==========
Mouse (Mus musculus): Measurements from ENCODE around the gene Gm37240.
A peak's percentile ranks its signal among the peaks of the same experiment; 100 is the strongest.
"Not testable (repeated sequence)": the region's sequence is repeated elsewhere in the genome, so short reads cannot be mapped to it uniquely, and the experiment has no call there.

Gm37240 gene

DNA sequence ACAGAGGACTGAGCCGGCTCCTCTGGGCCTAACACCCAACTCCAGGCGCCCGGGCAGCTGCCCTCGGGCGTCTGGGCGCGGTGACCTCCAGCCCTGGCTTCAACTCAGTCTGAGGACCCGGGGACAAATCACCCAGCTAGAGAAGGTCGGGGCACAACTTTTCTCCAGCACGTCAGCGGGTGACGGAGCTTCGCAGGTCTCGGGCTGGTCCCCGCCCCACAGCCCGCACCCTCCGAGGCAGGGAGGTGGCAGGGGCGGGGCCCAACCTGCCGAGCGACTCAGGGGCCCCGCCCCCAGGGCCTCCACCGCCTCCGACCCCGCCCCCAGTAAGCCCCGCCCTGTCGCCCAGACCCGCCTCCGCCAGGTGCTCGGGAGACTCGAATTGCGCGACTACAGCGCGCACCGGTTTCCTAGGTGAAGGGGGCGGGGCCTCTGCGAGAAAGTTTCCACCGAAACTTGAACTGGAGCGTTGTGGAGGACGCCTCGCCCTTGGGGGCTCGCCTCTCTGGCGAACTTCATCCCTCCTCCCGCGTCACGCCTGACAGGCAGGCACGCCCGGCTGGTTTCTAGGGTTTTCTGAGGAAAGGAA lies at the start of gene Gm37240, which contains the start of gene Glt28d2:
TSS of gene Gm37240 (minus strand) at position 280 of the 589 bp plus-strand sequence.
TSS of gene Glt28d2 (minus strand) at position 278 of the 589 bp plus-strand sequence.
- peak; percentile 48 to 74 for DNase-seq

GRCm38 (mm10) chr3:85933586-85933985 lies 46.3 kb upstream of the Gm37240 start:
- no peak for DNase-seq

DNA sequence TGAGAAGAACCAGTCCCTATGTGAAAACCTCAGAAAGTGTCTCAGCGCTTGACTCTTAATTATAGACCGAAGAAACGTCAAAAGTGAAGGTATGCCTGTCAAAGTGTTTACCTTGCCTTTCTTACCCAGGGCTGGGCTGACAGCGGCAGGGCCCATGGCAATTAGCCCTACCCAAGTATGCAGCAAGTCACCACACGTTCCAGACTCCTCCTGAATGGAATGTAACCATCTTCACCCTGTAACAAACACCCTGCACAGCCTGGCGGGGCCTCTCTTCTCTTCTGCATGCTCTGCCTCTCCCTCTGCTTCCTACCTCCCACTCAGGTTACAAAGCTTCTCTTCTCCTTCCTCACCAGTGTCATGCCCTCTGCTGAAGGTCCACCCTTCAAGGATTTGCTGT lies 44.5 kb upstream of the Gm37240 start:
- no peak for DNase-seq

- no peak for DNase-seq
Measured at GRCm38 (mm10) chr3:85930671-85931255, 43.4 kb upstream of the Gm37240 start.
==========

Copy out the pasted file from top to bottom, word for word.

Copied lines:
Mouse (Mus musculus): Measurements from ENCODE around the gene Gm37240.
A peak's percentile ranks its signal among the peaks of the same experiment; 100 is the strongest.
"Not testable (repeated sequence)": the region's sequence is repeated elsewhere in the genome, so short reads cannot be mapped to it uniquely, and the experiment has no call there.

Gm37240 gene

DNA sequence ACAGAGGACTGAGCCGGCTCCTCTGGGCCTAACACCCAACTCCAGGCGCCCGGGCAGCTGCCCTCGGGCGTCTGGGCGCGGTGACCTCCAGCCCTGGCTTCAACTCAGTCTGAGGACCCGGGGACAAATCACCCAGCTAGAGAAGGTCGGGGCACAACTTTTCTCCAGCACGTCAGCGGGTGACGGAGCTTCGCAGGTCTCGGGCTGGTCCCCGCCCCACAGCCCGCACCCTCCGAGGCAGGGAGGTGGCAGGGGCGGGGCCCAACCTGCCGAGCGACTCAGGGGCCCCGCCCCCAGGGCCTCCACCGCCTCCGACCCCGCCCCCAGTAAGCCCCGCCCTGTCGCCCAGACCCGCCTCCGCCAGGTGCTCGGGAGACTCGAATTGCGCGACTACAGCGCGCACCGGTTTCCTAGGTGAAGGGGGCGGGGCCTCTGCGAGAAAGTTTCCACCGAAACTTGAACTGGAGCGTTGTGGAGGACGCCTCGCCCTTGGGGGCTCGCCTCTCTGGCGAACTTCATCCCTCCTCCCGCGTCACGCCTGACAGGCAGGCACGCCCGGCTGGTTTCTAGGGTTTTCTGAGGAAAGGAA lies at the start of gene Gm37240, which contains the start of gene Glt28d2:
TSS of gene Gm37240 (minus strand) at position 280 of the 589 bp plus-strand sequence.
TSS of gene Glt28d2 (minus strand) at position 278 of the 589 bp plus-strand sequence.
- peak; percentile 48 to 74 for DNase-seq

GRCm38 (mm10) chr3:85933586-85933985 lies 46.3 kb upstream of the Gm37240 start:
- no peak for DNase-seq

DNA sequence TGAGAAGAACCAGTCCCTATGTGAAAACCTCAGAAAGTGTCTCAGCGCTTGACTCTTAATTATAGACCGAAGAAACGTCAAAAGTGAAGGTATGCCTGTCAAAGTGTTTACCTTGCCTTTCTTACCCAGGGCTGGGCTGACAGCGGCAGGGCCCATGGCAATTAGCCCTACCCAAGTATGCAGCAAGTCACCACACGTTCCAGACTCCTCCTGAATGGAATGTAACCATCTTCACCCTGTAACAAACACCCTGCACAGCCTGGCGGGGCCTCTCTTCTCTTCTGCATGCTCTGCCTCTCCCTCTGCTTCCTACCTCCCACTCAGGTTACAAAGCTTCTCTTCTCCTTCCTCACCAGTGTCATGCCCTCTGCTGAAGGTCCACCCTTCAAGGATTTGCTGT lies 44.5 kb upstream of the Gm37240 start:
- no peak for DNase-seq

- no peak for DNase-seq
Measured at GRCm38 (mm10) chr3:85930671-85931255, 43.4 kb upstream of the Gm37240 start.